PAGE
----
Pittsburgh Teachers, Museums, Libraries Connect In-School and Out-of-School Learning

Nov 21, 2014

More than 400 teachers, administrators, librarians, artists, out-of-school educators, mentors, parents and students crowded a ballroom at the David L. Lawrence Convention Center Friday to discuss how to create a more integrated learning environment in Pittsburgh.

“Students don’t stop learning at 3 o’clock,” said Cathy Lewis Long, executive director of the Sprout Fund, which is leading the remaking of learning in the region. “The school bell rings, but learning continues, and learning continues in out of school time; it continues while they’re on line, while they’re with their friends, at home. What we want to begin to think about is how we can create learning pathways to carry and extend that learning from the school building in and through the community.”

Patrick Dowd, a former history teacher and now executive director of Allies for Children, said Pittsburgh has the opportunity to connect all of the resources that already exist “to think about our city as a campus and our city as a classroom and to try and make sure we’re bringing together all the rich and unbelievably wonderful learning opportunities that are here in Pittsburgh, connecting all of those things back to the classroom, back to the students at home, making sure everybody has access to those opportunities.”

According to Long, through “connected learning” schools and community organizations compliment each other to engage students.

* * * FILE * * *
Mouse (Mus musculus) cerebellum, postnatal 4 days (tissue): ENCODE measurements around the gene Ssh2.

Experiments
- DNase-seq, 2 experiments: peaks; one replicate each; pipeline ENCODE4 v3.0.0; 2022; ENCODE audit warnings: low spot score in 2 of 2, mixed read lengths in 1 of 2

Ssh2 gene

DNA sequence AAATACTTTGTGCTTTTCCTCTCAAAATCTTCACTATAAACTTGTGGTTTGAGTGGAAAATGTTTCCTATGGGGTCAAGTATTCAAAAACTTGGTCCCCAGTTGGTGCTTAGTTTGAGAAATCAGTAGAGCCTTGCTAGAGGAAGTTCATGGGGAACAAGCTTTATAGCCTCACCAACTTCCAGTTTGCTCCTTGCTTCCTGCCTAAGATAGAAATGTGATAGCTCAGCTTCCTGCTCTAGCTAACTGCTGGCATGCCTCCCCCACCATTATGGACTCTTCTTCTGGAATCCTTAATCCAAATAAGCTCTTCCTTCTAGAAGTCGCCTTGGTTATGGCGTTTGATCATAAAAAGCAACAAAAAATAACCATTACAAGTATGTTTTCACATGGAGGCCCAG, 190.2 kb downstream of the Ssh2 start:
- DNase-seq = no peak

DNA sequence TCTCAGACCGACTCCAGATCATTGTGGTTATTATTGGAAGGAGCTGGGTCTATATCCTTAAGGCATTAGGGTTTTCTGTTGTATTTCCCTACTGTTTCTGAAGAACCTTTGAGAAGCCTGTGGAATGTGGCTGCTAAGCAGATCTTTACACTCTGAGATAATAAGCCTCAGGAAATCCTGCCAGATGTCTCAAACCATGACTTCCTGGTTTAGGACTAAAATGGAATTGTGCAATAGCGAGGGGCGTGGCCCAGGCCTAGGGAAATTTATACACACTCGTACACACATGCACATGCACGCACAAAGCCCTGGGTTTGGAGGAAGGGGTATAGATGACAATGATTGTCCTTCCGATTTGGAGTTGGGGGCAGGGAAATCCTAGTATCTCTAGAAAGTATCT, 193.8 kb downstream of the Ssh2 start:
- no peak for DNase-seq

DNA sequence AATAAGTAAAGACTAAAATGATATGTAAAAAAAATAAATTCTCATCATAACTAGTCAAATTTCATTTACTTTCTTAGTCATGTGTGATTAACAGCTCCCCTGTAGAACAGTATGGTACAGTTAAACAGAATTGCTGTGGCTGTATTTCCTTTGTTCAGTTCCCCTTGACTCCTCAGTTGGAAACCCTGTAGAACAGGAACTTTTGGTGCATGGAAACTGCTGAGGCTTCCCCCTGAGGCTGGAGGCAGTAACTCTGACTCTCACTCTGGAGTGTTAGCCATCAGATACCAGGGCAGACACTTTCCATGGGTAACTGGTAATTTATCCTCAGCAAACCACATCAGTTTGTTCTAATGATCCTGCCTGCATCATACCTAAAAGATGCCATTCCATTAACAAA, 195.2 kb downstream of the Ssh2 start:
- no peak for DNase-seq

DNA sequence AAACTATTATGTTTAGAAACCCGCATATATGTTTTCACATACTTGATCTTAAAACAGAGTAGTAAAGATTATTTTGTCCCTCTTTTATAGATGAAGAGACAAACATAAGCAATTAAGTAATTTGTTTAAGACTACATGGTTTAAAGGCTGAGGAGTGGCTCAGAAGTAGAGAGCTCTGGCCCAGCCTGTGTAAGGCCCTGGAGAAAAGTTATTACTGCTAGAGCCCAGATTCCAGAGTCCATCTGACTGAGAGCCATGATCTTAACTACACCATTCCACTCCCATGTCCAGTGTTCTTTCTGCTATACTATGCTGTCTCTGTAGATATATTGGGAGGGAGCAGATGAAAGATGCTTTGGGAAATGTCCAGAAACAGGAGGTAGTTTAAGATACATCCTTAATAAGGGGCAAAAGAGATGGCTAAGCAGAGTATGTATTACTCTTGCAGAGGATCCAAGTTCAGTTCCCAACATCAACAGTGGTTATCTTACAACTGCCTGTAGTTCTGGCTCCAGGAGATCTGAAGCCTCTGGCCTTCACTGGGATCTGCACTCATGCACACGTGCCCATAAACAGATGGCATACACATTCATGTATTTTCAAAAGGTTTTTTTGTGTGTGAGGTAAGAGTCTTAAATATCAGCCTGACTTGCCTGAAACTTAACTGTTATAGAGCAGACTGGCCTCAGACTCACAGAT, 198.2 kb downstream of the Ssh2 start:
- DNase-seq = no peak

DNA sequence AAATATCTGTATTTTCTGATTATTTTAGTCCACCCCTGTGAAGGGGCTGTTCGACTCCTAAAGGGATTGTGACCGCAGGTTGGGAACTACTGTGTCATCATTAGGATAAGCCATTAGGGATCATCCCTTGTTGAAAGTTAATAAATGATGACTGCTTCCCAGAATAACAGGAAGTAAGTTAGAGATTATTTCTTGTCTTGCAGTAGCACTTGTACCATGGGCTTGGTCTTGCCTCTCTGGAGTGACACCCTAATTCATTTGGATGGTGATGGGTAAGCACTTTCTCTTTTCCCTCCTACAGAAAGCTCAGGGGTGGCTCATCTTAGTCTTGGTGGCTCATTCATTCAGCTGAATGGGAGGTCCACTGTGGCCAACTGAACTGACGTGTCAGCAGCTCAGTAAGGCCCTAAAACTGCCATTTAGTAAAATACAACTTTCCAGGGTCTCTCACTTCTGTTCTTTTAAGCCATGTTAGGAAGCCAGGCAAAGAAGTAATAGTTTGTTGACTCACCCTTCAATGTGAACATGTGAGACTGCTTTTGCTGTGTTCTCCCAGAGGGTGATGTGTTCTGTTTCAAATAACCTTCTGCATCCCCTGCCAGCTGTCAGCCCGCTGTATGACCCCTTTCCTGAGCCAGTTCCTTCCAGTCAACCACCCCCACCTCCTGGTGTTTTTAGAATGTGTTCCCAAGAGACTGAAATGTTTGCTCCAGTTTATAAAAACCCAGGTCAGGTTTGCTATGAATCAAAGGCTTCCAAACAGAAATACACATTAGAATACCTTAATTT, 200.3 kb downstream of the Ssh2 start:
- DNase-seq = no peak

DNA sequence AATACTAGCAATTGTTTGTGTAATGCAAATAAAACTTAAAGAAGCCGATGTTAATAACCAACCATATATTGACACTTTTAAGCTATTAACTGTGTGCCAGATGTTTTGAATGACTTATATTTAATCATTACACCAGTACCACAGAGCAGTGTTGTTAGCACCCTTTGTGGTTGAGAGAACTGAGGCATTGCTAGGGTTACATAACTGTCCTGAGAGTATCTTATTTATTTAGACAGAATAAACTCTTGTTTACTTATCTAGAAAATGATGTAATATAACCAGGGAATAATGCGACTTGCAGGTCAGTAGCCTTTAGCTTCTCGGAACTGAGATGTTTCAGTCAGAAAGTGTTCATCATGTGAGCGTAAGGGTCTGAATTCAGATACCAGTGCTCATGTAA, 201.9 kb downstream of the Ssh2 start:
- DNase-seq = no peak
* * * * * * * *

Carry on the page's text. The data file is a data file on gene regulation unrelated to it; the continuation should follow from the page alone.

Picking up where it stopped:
“Some youth learn very well in the classroom; others find that ‘aha’ moment maybe at the Boys and Girls Club or at the museum or at the library,” Long said, "and to begin to capture the skills, the competencies that young people are gaining through those experiences and to really begin to curate a path from one experience to the next is so important.”

Dowd, a former member of the Pittsburgh Board of Education and the Pittsburgh City Council, said those “learning pathways” can have a lot of “intersections” on the way to success. 

“That’s what we’re trying to get to –make sure those formal learning experiences are robust and strong, but they’re really augmented significantly by the work that’s taking place in those more informal and exciting experiences as well,” he said.

Long said that the learning experience must be interesting to the students, supported by their peers and pertinent.

“It’s so important that learning is valued and seen as relevant to a young person, and that you’re able to translate that into more opportunities at school, at work and life,” she said.